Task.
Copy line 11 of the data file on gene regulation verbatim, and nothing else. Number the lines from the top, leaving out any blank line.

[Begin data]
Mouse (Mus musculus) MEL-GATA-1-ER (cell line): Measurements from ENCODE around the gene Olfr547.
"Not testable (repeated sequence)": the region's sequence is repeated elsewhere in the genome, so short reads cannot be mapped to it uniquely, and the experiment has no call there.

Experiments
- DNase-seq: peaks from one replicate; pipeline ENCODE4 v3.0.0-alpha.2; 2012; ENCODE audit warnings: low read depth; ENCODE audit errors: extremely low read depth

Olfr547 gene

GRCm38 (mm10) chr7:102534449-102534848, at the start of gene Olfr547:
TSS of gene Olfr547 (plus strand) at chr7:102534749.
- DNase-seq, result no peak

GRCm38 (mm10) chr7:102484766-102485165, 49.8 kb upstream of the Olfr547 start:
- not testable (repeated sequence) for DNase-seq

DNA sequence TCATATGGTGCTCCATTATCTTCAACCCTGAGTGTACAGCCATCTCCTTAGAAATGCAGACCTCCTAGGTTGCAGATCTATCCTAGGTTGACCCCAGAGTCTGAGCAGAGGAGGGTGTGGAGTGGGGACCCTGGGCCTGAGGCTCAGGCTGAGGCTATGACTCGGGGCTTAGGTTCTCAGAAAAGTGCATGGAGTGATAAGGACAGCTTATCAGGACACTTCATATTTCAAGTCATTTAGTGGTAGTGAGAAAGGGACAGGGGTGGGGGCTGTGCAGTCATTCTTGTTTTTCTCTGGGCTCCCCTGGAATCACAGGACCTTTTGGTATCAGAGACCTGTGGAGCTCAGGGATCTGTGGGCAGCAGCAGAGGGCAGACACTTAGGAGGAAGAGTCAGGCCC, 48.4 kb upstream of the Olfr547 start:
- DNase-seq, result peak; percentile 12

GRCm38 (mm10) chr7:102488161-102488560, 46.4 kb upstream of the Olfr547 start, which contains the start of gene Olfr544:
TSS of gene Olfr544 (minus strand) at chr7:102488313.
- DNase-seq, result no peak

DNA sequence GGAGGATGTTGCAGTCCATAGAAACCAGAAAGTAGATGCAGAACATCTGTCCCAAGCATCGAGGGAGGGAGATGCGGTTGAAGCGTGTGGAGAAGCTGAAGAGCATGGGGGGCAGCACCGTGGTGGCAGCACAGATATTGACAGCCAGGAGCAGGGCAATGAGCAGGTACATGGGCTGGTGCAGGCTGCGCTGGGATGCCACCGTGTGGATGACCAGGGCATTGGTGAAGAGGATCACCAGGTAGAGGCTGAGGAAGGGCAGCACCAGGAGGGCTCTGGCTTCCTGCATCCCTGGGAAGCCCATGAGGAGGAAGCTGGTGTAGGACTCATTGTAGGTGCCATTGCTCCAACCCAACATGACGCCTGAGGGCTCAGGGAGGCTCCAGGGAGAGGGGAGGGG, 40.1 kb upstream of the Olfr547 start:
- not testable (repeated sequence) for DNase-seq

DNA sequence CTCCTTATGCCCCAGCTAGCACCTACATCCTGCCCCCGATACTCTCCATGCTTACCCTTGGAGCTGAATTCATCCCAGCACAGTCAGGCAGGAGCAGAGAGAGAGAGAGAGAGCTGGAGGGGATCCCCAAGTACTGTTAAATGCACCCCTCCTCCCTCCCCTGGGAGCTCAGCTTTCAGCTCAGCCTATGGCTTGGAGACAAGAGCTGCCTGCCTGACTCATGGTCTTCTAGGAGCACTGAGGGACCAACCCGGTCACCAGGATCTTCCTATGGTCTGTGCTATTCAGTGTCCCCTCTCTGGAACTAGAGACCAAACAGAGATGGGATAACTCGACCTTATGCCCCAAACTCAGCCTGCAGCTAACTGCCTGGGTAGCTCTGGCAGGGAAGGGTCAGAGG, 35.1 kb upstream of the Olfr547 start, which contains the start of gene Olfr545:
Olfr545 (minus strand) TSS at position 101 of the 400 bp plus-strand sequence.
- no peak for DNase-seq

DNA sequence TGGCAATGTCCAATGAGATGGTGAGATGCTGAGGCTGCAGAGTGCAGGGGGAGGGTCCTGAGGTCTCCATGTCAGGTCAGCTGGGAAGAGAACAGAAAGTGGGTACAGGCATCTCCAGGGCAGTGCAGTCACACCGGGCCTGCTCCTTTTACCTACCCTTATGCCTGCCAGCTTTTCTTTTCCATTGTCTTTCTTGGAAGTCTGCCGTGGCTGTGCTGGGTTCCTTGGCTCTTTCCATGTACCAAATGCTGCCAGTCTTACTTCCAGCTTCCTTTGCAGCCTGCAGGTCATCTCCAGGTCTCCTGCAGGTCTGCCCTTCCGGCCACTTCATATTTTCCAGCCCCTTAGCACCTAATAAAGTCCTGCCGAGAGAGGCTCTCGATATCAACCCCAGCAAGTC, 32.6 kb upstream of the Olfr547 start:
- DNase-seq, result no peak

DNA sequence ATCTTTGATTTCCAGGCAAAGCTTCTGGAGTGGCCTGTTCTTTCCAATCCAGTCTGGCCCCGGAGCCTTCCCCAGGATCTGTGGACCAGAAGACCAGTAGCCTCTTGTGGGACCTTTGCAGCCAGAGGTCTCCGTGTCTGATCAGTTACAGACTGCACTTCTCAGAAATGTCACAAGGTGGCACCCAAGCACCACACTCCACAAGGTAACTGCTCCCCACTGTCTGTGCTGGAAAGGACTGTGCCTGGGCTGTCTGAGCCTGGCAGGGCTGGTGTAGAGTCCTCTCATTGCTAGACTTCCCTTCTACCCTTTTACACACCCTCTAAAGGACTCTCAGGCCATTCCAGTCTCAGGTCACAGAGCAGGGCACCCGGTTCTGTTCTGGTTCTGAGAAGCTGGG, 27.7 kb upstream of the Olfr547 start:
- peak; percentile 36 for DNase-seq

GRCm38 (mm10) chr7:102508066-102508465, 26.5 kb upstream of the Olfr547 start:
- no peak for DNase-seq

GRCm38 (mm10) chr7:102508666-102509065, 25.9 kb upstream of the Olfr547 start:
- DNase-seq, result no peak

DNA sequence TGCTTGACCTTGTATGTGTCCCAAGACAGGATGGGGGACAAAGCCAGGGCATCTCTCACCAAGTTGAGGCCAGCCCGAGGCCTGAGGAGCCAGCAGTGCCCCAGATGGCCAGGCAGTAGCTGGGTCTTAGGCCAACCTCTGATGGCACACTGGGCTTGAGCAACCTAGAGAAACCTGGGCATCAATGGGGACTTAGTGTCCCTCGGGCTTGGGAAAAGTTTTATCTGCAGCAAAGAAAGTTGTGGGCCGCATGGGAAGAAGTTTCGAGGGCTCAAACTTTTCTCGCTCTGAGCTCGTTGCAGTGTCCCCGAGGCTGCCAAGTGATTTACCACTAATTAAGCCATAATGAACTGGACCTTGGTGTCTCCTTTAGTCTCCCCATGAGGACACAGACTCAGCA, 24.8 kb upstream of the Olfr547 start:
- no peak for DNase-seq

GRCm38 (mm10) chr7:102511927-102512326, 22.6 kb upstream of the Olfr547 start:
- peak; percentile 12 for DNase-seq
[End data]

DNA sequence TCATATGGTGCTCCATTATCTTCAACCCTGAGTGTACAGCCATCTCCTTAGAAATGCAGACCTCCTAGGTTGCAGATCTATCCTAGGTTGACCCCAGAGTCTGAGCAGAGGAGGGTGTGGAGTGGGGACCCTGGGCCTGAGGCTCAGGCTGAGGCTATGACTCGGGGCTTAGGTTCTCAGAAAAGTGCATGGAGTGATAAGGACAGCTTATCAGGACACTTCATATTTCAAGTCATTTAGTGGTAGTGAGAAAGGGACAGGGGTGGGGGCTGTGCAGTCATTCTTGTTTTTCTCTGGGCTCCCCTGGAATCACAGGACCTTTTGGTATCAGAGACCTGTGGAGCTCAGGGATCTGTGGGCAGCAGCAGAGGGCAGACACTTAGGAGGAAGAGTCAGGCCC, 48.4 kb upstream of the Olfr547 start: